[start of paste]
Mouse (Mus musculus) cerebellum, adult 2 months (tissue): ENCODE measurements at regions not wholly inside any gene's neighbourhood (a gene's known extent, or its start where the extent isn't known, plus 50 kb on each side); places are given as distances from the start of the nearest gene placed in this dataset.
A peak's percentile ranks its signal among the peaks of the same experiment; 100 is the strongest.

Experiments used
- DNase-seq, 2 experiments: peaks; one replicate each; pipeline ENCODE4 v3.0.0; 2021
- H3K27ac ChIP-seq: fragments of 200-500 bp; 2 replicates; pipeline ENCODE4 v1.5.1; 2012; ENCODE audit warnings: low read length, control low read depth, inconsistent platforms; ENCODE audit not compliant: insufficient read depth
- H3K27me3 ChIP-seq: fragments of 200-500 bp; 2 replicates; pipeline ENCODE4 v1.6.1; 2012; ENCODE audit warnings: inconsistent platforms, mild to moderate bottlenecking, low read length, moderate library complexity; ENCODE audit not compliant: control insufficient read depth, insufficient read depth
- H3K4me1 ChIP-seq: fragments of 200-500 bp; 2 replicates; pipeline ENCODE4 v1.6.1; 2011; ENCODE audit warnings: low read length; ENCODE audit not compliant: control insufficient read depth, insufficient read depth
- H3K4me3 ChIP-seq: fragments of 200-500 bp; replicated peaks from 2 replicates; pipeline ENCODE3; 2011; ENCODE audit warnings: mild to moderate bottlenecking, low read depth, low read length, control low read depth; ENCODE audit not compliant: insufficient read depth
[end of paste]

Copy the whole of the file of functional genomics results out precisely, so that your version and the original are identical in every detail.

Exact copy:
Mouse (Mus musculus) cerebellum, adult 2 months (tissue): ENCODE measurements at regions not wholly inside any gene's neighbourhood (a gene's known extent, or its start where the extent isn't known, plus 50 kb on each side); places are given as distances from the start of the nearest gene placed in this dataset.
A peak's percentile ranks its signal among the peaks of the same experiment; 100 is the strongest.

Experiments used
- DNase-seq, 2 experiments: peaks; one replicate each; pipeline ENCODE4 v3.0.0; 2021
- H3K27ac ChIP-seq: fragments of 200-500 bp; 2 replicates; pipeline ENCODE4 v1.5.1; 2012; ENCODE audit warnings: low read length, control low read depth, inconsistent platforms; ENCODE audit not compliant: insufficient read depth
- H3K27me3 ChIP-seq: fragments of 200-500 bp; 2 replicates; pipeline ENCODE4 v1.6.1; 2012; ENCODE audit warnings: inconsistent platforms, mild to moderate bottlenecking, low read length, moderate library complexity; ENCODE audit not compliant: control insufficient read depth, insufficient read depth
- H3K4me1 ChIP-seq: fragments of 200-500 bp; 2 replicates; pipeline ENCODE4 v1.6.1; 2011; ENCODE audit warnings: low read length; ENCODE audit not compliant: control insufficient read depth, insufficient read depth
- H3K4me3 ChIP-seq: fragments of 200-500 bp; replicated peaks from 2 replicates; pipeline ENCODE3; 2011; ENCODE audit warnings: mild to moderate bottlenecking, low read depth, low read length, control low read depth; ENCODE audit not compliant: insufficient read depth